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Andrew Price

T.V. Reviews

‘Nye Bevan’

(May 1982)

From Militant, No. 601, 14 May 1982, p. 6.
Transcribed by Iain Dalton.
Marked up by Einde O’Callaghan for the Encyclopaedia of Trotskyism On-Line (ETOL).

The life of Aneurin Bevan whose political battles have important lessons for the labour movement today was the subject of a recent BBC TV play by Paul Ferris.

Born in Tredegar, South Wales in 1897 Bevin’s early involvement with the labour movement was as a syndicalist fighting to stamp out company unionism and establish the South Wales Miners Federation. He became more involved in political struggles after the defeat of the 1926 General Strike.

During the 1930s as MP for Ebbw Vale Bevan brilliantly demonstrated how a socialist should use parliament as a platform to express the anger of the mass unemployed. In the 1945 Labour Government Bevan was responsible for introduction of the National Health Service. In the 1950s he was the centre of a witch-hunt organised by the right wing who wanted to expel him and his supporters from the Party.

Unfortunately having seen Gaitskellism defeated at rank and file level in the movement towards the end of his life Bevan sought a compromise with the right wing. He shattered the faith many of his supporters had in him when he changed his position on nuclear weapons in favour of Gaitskell’s.

This play could have been the subject of a serious analysis of any of these themes. It could have sought to explain to the generation to whom Bevan was only a name the battles he fought on their behalf.

The play did come of this. Indeed he dealt with the major political questions in a largely superficial manner, sometimes being more concerned about gossip about Bevan than in his political ideas.

One partial exception was the establishment of the National Health Service. Here the mass support this important reform received was well portrayed as was the selfish and reckless attitude of the British Medical Association.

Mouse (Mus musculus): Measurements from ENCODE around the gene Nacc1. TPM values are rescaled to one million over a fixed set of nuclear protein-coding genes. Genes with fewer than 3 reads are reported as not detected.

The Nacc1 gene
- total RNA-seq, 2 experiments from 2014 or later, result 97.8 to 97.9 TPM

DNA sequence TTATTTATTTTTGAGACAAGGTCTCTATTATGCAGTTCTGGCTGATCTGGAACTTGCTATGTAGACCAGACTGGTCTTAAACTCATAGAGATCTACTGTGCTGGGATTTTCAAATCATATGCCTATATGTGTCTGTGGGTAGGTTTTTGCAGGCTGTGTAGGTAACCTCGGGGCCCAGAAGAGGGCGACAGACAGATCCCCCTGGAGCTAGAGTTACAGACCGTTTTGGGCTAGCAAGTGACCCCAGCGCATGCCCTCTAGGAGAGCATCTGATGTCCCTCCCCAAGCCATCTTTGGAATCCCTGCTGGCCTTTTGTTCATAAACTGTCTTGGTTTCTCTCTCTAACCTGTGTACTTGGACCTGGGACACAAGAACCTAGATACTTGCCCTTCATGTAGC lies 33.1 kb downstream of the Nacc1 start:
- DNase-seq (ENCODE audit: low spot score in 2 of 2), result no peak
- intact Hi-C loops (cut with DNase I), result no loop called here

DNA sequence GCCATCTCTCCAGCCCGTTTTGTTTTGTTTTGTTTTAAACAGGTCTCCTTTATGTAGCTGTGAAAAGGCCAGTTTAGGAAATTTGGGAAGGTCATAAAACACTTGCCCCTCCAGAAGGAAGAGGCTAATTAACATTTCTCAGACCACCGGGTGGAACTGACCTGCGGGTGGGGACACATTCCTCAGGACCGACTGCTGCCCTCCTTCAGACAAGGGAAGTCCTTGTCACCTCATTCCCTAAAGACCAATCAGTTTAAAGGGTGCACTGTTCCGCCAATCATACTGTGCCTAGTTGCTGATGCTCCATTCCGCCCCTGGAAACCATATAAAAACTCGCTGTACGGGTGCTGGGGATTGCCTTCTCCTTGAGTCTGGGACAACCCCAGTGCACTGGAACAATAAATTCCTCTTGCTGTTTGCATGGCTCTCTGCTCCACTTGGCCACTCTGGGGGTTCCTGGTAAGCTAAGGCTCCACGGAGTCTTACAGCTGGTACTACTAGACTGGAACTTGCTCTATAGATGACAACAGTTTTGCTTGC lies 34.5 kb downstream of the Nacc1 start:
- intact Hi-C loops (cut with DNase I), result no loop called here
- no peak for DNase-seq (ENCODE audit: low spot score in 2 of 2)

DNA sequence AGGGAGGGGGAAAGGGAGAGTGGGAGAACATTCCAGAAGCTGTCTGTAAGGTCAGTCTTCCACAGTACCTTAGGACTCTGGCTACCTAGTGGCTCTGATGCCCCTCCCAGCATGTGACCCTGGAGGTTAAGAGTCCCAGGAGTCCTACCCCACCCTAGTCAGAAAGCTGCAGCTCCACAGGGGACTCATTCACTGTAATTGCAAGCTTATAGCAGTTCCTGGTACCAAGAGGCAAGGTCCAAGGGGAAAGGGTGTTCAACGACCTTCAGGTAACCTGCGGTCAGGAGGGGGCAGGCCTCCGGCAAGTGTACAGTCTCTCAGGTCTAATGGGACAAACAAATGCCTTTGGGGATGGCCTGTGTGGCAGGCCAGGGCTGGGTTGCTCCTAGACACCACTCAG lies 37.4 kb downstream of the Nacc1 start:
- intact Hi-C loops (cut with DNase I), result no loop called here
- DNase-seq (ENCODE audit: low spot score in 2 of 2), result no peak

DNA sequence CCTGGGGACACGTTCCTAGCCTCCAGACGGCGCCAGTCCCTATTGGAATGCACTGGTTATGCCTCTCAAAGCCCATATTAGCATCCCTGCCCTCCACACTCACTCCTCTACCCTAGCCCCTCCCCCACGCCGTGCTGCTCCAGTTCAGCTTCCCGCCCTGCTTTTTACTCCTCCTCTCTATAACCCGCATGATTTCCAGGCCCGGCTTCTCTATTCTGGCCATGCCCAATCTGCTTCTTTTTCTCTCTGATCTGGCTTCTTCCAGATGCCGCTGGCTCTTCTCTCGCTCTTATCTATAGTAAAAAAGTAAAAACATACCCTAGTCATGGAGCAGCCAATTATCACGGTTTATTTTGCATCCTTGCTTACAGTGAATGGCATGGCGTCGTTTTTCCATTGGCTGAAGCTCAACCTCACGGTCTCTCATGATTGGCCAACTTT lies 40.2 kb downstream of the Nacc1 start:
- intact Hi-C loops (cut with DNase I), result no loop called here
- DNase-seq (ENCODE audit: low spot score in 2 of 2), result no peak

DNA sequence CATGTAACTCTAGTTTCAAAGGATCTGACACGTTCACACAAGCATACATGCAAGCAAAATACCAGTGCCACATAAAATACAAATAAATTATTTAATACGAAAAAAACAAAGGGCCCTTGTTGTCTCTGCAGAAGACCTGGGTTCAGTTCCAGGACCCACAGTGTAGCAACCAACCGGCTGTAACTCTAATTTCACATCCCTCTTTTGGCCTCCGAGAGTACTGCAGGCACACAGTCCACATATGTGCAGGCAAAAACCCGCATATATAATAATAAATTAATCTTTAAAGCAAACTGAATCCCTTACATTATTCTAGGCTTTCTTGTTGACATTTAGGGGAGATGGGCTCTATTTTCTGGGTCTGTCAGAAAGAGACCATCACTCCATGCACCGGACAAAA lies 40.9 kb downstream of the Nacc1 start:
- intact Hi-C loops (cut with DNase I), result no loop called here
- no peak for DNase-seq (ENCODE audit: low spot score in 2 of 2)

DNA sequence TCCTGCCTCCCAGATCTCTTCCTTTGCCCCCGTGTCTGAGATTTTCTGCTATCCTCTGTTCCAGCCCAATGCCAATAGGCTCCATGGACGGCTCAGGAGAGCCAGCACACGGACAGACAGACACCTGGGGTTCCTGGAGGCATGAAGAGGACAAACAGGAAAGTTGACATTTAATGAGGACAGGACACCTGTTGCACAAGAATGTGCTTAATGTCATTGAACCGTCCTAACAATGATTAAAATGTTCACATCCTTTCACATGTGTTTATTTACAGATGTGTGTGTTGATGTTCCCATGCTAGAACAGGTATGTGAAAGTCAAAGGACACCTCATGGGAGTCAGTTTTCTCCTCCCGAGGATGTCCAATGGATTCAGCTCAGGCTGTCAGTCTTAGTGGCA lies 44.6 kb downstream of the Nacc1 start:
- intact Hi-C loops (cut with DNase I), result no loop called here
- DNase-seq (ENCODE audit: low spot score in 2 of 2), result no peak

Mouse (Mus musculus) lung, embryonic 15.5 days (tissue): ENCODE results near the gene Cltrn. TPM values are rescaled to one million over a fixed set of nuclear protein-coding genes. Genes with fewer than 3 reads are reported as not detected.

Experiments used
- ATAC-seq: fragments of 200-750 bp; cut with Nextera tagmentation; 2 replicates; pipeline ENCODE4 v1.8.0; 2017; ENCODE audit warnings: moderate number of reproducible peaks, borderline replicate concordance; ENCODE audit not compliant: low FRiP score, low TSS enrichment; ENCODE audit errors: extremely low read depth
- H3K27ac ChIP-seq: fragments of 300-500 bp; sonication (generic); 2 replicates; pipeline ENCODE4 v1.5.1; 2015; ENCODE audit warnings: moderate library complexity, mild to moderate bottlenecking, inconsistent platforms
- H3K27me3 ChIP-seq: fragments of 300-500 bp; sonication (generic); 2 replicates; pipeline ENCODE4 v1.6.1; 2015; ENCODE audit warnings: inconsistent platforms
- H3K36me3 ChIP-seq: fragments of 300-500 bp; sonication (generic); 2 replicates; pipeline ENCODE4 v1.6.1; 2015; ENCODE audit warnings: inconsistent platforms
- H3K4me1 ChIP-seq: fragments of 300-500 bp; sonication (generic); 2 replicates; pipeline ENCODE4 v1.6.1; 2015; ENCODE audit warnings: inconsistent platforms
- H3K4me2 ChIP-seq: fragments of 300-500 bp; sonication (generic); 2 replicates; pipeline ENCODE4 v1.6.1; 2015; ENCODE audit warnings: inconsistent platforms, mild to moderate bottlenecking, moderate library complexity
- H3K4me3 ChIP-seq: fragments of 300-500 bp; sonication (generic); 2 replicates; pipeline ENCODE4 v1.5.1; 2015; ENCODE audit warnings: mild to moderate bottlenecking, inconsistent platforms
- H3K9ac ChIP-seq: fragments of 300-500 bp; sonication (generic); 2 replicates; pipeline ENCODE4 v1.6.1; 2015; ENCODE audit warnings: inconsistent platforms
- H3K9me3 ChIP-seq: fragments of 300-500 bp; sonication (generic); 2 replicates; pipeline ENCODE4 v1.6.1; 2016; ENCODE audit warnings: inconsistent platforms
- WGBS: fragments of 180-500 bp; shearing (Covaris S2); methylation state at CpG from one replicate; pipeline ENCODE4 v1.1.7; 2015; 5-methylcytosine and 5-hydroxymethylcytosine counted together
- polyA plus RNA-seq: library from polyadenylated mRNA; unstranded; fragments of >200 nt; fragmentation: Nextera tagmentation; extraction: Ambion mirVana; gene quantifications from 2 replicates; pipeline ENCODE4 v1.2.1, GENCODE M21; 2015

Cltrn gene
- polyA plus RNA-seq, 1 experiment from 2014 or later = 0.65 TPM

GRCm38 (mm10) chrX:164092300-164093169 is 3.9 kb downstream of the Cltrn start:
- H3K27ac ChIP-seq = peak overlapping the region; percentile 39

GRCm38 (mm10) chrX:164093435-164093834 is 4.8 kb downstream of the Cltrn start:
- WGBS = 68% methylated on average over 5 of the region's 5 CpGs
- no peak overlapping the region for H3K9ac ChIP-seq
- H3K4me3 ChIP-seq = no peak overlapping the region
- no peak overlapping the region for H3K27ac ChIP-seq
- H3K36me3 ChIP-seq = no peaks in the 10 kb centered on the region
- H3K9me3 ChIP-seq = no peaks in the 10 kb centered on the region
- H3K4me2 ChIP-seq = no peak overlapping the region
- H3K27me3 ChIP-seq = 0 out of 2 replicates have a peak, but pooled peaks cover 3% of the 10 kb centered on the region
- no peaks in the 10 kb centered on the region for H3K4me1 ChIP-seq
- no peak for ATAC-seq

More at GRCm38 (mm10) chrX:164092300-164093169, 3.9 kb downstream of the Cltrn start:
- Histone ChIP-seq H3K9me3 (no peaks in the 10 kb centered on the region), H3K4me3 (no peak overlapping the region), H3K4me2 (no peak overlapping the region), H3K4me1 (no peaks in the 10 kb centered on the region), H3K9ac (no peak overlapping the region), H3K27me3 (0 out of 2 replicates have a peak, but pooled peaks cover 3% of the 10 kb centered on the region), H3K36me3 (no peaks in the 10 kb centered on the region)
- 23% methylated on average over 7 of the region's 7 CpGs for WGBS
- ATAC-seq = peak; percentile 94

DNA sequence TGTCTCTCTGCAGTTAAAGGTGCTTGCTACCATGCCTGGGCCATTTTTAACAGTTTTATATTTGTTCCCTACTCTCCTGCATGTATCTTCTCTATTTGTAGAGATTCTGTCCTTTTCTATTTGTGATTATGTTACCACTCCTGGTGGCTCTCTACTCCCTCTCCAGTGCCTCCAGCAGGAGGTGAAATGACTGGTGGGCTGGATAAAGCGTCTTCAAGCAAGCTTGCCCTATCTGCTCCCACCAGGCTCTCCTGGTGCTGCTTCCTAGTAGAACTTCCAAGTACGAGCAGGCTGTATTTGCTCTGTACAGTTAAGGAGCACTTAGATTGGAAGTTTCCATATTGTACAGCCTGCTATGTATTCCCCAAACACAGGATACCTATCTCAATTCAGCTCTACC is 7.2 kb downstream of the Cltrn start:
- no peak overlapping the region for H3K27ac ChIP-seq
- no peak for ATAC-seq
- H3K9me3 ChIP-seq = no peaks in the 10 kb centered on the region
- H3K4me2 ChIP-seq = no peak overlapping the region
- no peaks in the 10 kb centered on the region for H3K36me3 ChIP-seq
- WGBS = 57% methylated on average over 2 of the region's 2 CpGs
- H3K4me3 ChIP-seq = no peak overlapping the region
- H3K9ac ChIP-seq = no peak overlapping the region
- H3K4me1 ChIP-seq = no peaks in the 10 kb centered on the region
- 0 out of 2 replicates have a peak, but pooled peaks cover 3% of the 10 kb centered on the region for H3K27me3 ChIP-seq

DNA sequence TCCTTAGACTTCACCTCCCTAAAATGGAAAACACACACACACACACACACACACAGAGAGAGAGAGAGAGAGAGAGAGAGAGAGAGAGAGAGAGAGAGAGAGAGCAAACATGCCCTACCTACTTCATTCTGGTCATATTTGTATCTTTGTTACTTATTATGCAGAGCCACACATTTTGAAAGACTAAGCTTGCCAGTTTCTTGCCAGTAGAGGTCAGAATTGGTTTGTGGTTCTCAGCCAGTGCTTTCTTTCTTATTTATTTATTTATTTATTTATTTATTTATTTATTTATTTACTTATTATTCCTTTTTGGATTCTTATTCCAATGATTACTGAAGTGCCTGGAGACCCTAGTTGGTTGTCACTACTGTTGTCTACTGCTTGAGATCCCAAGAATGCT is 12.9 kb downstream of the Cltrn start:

Yet the play failed to even mention the tooth and nail opposition of the Tories to the NHS and their full support for the extra-parliamentary opposition of the BMA. The play did, however, bring out Bevan’s insistence that the Health Service should be free and that private practice should only continue on a temporary basis. The present devastated condition of the Health Service with the scandal of private medicine flourishing would horrify Bevan if he could see it today.

The stormy events of the 1950s in which the Gaitskellites, who enjoy a majority in the Parliamentary Party, attempted to purge the constituencies of Bevanite support was subjected to very poor treatment. At its best the play portrayed the dispute as a clash between the middle class and working class in the Party; at its worst to a personality clash between Gaitskell and Bevan.

The fact that Bevan was nearly expelled from the Party, that CLPs were closed down, that the right wing could only resort to organisational measures to defeat the political arguments of the Bevanites were all left out.

Some of those who supported the moves to expel Bevan in the 1950s now favour organisational measures against Militant supporters. Both Callaghan and Healey supported the expulsion of Bevan in the 1950s. That is why those who did not experience these battles should study actually what happened. Unfortunately Ferris’s play largely failed to explain any of the mighty events in Bevan’s life.

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